Cisco is boasting that its new communications technology will change the way we engage others. Indeed, when a hologram of a man in California appears before an audience in India and has a conversation with a “real” person, things feel a bit odd. Is this a mere gimmick that will confine itself to business meetings of tech companies or will this soon be part of our everyday experience?  What is gained when a holographic figure replaces an image on a screen or a voice on the phone? I have to admit the technology is amazing, but is it significant? With this I could live in a cabin in Montana and teach classes in Virginia and hold regular office hours as well. Would the students find this satisfying? Would I? Could this technology affect the way we think about bodily existence?

Could this technology change the way we think about space and time? Will we think of geography differently when it can be so easily traversed (or sort of traversed)? These questions are especially interesting when we consider children today who will grow up in a world where space and time has been changed by these kinds of technologies. Will the children of this new world think and act differently from us? Will they have different expectations? Will their lives be richer or more ephemeral? Or both?

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Mark T. Mitchell
Mark T. Mitchell teaches political theory at Patrick Henry College in Purcellville, VA. He is the author Michael Polanyi: The Art of Knowing and The Politics of Gratitude: Scale, Place, and Community in a Global Age (Potomac Books, 2012). He is co-editor of another book titled, The Humane Vision of Wendell Berry. Currently he is writing a book on private property. In 2008-9, while on sabbatical at Princeton University, he and Jeremy Beer hatched a plan to start a website dedicated to political decentralism, economic localism, and cultural regionalism. A group of like-minded people quickly formed around these ideas, and in March 2009, FPR was launched. Although he was raised in Montana and still occasionally longs for the west, he lives in Virginia with his wife, three sons and one daughter where they are in the process of turning a few acres into a small farm.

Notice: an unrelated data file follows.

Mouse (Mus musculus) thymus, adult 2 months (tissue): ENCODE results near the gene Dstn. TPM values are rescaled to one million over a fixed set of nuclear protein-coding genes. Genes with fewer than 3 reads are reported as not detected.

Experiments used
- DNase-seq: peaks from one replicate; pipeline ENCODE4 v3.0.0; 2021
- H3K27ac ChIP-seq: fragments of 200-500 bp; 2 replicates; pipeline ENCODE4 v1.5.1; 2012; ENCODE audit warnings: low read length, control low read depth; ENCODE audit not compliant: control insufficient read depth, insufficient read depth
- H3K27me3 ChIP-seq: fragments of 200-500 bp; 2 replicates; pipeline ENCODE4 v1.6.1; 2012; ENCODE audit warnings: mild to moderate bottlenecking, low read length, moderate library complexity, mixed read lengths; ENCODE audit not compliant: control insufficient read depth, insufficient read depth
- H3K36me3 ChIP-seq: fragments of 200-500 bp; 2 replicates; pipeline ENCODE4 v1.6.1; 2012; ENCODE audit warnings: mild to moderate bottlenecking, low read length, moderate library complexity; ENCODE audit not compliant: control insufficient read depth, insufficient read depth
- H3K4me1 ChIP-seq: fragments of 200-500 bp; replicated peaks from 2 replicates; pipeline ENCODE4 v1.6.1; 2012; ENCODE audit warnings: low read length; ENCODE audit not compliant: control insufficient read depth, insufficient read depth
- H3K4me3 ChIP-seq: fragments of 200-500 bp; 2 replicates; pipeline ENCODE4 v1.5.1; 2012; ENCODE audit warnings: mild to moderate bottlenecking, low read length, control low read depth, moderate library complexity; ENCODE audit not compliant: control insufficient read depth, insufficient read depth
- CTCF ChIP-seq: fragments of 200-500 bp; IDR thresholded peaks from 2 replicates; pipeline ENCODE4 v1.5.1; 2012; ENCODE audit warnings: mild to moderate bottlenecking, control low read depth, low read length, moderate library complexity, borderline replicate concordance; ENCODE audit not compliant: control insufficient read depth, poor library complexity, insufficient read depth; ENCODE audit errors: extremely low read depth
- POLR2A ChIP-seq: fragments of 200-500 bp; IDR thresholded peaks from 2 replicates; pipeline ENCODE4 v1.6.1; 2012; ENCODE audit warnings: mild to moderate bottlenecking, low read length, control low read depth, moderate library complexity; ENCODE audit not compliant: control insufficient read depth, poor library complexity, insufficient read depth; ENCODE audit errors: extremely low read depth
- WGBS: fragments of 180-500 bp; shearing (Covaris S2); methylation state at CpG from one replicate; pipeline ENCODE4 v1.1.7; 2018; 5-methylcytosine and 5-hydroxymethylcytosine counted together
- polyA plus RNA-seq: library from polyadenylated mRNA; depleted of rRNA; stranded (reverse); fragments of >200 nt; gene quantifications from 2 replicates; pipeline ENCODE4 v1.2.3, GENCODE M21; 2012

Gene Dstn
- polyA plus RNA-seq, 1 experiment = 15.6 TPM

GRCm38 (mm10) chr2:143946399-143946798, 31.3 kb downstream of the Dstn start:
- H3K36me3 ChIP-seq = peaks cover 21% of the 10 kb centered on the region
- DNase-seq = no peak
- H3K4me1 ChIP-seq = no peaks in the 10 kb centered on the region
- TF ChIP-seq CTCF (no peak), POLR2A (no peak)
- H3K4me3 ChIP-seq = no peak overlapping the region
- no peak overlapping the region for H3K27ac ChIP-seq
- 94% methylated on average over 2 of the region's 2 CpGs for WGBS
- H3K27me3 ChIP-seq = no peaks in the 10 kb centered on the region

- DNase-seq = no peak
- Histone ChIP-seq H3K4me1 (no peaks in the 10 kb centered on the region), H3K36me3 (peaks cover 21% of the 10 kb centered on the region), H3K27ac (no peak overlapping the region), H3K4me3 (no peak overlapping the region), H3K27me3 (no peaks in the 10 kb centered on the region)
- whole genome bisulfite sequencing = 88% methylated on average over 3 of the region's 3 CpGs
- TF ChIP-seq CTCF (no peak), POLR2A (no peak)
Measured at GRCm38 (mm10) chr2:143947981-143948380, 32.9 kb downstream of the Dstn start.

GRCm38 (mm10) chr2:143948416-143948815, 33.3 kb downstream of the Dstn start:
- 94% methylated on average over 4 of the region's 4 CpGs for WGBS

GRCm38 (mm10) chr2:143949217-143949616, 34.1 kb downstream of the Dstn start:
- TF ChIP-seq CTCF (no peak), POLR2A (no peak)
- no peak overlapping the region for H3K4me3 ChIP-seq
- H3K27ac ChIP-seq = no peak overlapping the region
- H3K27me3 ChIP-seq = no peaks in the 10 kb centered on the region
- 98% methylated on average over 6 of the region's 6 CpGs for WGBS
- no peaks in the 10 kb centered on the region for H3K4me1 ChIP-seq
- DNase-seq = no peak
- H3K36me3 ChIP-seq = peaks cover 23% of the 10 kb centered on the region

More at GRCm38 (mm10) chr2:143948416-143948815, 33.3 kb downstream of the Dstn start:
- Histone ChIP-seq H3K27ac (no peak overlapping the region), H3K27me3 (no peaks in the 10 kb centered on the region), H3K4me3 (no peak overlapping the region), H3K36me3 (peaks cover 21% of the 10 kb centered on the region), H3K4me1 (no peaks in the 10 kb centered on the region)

1. Office meetings are not bad enough that we might enable multiple and simultaneous ones around the globe?

    Personally, I can’t wait till our national quiephobia is abetted by a crowd of holographic images jockeying about us for our attentions during every waking minute. Sleep will never be such a relief as then.

    Amazing technological accomplishment to be sure. Perhaps at some point we’ll come to know how to professionally deal with our technological ability.

  2. “With this I could live in a cabin in Montana and teach classes in Virginia and hold regular office hours as well.”

    No, with this a teacher could live in Mumbai and teach your classes in Virginia and hold regular office hours as well.

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